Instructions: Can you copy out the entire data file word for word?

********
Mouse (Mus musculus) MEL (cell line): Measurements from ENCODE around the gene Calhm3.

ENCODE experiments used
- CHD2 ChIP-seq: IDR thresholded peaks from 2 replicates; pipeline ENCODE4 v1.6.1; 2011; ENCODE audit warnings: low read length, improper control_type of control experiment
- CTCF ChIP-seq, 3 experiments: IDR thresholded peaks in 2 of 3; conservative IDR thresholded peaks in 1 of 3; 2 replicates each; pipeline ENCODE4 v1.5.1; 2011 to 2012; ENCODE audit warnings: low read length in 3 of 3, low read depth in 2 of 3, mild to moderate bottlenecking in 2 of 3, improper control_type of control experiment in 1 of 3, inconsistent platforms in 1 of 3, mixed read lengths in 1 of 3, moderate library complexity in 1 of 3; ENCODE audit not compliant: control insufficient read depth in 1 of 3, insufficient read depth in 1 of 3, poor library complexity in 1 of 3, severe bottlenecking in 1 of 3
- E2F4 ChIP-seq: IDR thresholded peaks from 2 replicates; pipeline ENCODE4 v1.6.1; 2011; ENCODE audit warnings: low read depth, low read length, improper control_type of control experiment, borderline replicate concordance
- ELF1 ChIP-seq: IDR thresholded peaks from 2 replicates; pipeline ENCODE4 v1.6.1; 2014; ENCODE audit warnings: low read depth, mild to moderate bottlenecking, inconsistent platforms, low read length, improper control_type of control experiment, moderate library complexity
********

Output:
Mouse (Mus musculus) MEL (cell line): Measurements from ENCODE around the gene Calhm3.

ENCODE experiments used
- CHD2 ChIP-seq: IDR thresholded peaks from 2 replicates; pipeline ENCODE4 v1.6.1; 2011; ENCODE audit warnings: low read length, improper control_type of control experiment
- CTCF ChIP-seq, 3 experiments: IDR thresholded peaks in 2 of 3; conservative IDR thresholded peaks in 1 of 3; 2 replicates each; pipeline ENCODE4 v1.5.1; 2011 to 2012; ENCODE audit warnings: low read length in 3 of 3, low read depth in 2 of 3, mild to moderate bottlenecking in 2 of 3, improper control_type of control experiment in 1 of 3, inconsistent platforms in 1 of 3, mixed read lengths in 1 of 3, moderate library complexity in 1 of 3; ENCODE audit not compliant: control insufficient read depth in 1 of 3, insufficient read depth in 1 of 3, poor library complexity in 1 of 3, severe bottlenecking in 1 of 3
- E2F4 ChIP-seq: IDR thresholded peaks from 2 replicates; pipeline ENCODE4 v1.6.1; 2011; ENCODE audit warnings: low read depth, low read length, improper control_type of control experiment, borderline replicate concordance
- ELF1 ChIP-seq: IDR thresholded peaks from 2 replicates; pipeline ENCODE4 v1.6.1; 2014; ENCODE audit warnings: low read depth, mild to moderate bottlenecking, inconsistent platforms, low read length, improper control_type of control experiment, moderate library complexity